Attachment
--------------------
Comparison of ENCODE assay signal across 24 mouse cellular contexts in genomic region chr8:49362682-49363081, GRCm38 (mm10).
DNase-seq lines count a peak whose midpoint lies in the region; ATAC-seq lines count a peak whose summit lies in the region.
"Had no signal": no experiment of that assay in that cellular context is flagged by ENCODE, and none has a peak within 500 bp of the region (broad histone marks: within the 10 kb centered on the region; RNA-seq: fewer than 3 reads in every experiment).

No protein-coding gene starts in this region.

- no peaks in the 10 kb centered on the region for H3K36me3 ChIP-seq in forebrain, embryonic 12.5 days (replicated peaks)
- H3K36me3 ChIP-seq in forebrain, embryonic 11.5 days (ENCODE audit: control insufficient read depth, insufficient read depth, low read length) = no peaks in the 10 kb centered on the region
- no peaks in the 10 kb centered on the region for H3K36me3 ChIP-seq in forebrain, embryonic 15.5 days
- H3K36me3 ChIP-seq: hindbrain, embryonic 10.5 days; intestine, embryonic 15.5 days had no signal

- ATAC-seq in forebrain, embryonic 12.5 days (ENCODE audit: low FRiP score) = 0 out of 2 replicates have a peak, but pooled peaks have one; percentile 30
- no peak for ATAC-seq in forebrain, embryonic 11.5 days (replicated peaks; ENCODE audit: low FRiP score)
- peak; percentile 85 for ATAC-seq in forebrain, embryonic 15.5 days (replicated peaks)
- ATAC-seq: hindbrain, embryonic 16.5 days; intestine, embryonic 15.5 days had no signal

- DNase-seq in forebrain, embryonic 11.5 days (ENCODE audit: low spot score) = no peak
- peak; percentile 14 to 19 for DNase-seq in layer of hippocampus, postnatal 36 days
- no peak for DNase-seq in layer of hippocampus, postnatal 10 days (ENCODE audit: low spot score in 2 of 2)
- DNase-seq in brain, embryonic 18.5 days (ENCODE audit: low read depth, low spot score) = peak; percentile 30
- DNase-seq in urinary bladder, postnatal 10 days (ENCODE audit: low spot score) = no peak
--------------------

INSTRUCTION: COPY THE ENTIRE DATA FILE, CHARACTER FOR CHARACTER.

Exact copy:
Comparison of ENCODE assay signal across 24 mouse cellular contexts in genomic region chr8:49362682-49363081, GRCm38 (mm10).
DNase-seq lines count a peak whose midpoint lies in the region; ATAC-seq lines count a peak whose summit lies in the region.
"Had no signal": no experiment of that assay in that cellular context is flagged by ENCODE, and none has a peak within 500 bp of the region (broad histone marks: within the 10 kb centered on the region; RNA-seq: fewer than 3 reads in every experiment).

No protein-coding gene starts in this region.

- no peaks in the 10 kb centered on the region for H3K36me3 ChIP-seq in forebrain, embryonic 12.5 days (replicated peaks)
- H3K36me3 ChIP-seq in forebrain, embryonic 11.5 days (ENCODE audit: control insufficient read depth, insufficient read depth, low read length) = no peaks in the 10 kb centered on the region
- no peaks in the 10 kb centered on the region for H3K36me3 ChIP-seq in forebrain, embryonic 15.5 days
- H3K36me3 ChIP-seq: hindbrain, embryonic 10.5 days; intestine, embryonic 15.5 days had no signal

- ATAC-seq in forebrain, embryonic 12.5 days (ENCODE audit: low FRiP score) = 0 out of 2 replicates have a peak, but pooled peaks have one; percentile 30
- no peak for ATAC-seq in forebrain, embryonic 11.5 days (replicated peaks; ENCODE audit: low FRiP score)
- peak; percentile 85 for ATAC-seq in forebrain, embryonic 15.5 days (replicated peaks)
- ATAC-seq: hindbrain, embryonic 16.5 days; intestine, embryonic 15.5 days had no signal

- DNase-seq in forebrain, embryonic 11.5 days (ENCODE audit: low spot score) = no peak
- peak; percentile 14 to 19 for DNase-seq in layer of hippocampus, postnatal 36 days
- no peak for DNase-seq in layer of hippocampus, postnatal 10 days (ENCODE audit: low spot score in 2 of 2)
- DNase-seq in brain, embryonic 18.5 days (ENCODE audit: low read depth, low spot score) = peak; percentile 30
- DNase-seq in urinary bladder, postnatal 10 days (ENCODE audit: low spot score) = no peak